Hello and welcome to another Optics Trade debate. Today, we will talk about compact binoculars, more specifically those with 8×32 and 10×32 magnifications. We received a lot of questions regarding which to choose, especially in this class of compact binoculars.
If you go through our page, you can see that we strictly divide between pocket binoculars – which have an objective diameter lens up to 28 mm, and binoculars with an objective diameter lens from 28 mm to 36 mm, which are classified as compact. The main difference is that compact binoculars cannot be put into your pockets, as they are too big. They are only 20% smaller than full-size binoculars with a 45 mm objective lens. However, we cannot overlook the fact that they are still 20% smaller, and lighter. There is a huge difference if you are carrying them around all day.
In terms of optics, compact binoculars provide almost equally good optical performance as full-size binoculars. With pocket binoculars, there is always a compromise, as you always lose something in terms of optics. If we talk about the construction, compact binoculars (both 8×32 and 10×32, or 8×30 and 10×30) all come in two shapes: either with a central bridge design with a single hinge, or an open bridge design. In the past, there were also quite a few binoculars with Porro prisms, which are a bit different, but now, all of them have Schmidt-Pechan prisms. However, there is an exception – Swarovski and their 8×30, 10×30 binos, as well as Nikon and their 8×30 models.
The main question stays, and that is: which ones to pick? So, let us continue with who are the main users and for what kind of use these binoculars are most suitable for. We generally recommend these compact binoculars for hikers and travelers who value the smallness and compactness of binoculars. They are also suitable for birdwatchers (the 10x magnification) and day-time hunters, specifically for mountain hunting. That is because when you are carrying them around your neck for a longer period of time, you notice the difference in size and weight between 10×32 and 10×42 binoculars. In low-light use, the 42 mm objective lens models perform better.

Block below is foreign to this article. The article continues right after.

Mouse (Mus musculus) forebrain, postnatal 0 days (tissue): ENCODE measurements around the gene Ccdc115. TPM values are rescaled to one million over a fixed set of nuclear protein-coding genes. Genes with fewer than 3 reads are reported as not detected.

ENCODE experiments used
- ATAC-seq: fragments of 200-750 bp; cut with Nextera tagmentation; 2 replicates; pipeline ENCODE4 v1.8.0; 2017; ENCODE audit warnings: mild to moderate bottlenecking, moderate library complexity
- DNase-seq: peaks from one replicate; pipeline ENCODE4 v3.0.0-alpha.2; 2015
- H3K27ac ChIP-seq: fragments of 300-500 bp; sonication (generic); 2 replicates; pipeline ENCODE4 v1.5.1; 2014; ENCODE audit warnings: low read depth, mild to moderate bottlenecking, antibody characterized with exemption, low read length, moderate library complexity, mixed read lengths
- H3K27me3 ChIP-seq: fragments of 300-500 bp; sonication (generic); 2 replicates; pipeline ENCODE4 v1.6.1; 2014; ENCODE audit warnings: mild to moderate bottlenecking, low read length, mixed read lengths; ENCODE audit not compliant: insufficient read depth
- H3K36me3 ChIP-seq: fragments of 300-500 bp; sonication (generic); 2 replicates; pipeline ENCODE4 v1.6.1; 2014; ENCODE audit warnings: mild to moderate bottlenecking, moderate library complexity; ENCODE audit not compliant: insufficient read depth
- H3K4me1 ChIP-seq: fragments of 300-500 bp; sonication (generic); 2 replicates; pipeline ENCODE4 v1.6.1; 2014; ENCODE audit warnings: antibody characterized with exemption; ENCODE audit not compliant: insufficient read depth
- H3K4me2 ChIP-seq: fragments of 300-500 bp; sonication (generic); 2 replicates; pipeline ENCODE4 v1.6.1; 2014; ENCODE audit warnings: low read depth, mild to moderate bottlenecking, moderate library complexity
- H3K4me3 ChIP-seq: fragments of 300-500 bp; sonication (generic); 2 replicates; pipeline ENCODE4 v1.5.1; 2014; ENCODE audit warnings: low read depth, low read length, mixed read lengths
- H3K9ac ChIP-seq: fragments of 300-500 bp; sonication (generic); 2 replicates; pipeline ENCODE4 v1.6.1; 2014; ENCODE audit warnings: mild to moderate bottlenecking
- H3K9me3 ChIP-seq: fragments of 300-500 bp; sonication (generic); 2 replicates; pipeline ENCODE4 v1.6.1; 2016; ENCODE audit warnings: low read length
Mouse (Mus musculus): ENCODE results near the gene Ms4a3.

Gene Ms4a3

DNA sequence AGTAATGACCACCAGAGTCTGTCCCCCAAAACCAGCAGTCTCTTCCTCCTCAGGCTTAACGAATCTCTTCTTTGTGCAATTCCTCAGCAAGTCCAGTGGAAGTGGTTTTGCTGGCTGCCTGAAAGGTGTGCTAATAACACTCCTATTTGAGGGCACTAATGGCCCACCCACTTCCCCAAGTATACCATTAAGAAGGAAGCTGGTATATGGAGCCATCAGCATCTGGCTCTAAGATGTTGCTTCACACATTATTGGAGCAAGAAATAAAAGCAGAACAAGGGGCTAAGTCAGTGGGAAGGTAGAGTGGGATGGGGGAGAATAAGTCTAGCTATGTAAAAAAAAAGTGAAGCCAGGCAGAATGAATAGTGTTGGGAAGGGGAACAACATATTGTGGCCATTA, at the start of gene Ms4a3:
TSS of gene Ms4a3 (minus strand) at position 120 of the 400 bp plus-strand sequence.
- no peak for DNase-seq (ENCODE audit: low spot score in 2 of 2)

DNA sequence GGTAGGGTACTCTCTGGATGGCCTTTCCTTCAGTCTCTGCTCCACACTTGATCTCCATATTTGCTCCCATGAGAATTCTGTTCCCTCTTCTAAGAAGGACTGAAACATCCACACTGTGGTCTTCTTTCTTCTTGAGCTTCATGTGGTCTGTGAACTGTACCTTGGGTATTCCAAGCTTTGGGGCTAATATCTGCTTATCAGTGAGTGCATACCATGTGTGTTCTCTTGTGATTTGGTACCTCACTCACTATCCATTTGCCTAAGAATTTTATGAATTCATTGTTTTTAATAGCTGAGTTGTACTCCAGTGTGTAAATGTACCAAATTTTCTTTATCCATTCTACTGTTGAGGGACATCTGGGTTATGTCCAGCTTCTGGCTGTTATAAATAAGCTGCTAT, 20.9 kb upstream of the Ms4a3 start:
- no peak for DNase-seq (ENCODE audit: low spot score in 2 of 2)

What are some differences between 8×32 and 10×42? Let us begin with optics. The field of view on 10×32 is much smaller than on 8×32, which has the widest field of view among all types of binoculars on the market. Many of them have fields of view of even more than 150 m. 10×32 are usually very close to 110 m, 115 m, 120 mm, so this is really noticeable. The second optical difference is that 10×32 do not perform as well in low-light conditions as 8×32 do. 8×32 will also not perform equally well as the 42 objective lens model, but it will outperform the 10x magnification models without a problem.
On the one hand, the 10x magnification model is better when wanting to see details – it gives you much finer details. On the other hand, the 8x magnification is far more comfortable, because the handshaking is not so noticeable. Last but not least, people who wear glasses usually prefer the 8x magnification because the eye relief is a bit longer (1 mm or 2 mm).
When it comes to weight and size, the 8×32 and 10×32 models are completely the same. For the pricing, the 10x magnification models are a bit pricier. If you are a novice user who is inexperienced in the field of binoculars, we would generally recommend the 8x magnification over 10x (less noticeable shaking, for those who wear glasses, and for low-light use). For experienced users who are used to handshaking and those who would like to inspect details (hunters, birdwatchers), 10x magnification is better.
We hope we covered most of the basis, thank you for watching. If you have any additional questions write them in the comment below – we will definitely answer. See you in our next video.
Products mentioned in the 8×32 VS 10×32 Binoculars debate:
8×32 binoculars: https://www.optics-trade.eu/en/catalogsearch/result/?cat=4&q=8×32
10×32 binoculars: https://www.optics-trade.eu/en/catalogsearch/result/?cat=4&q=10×32
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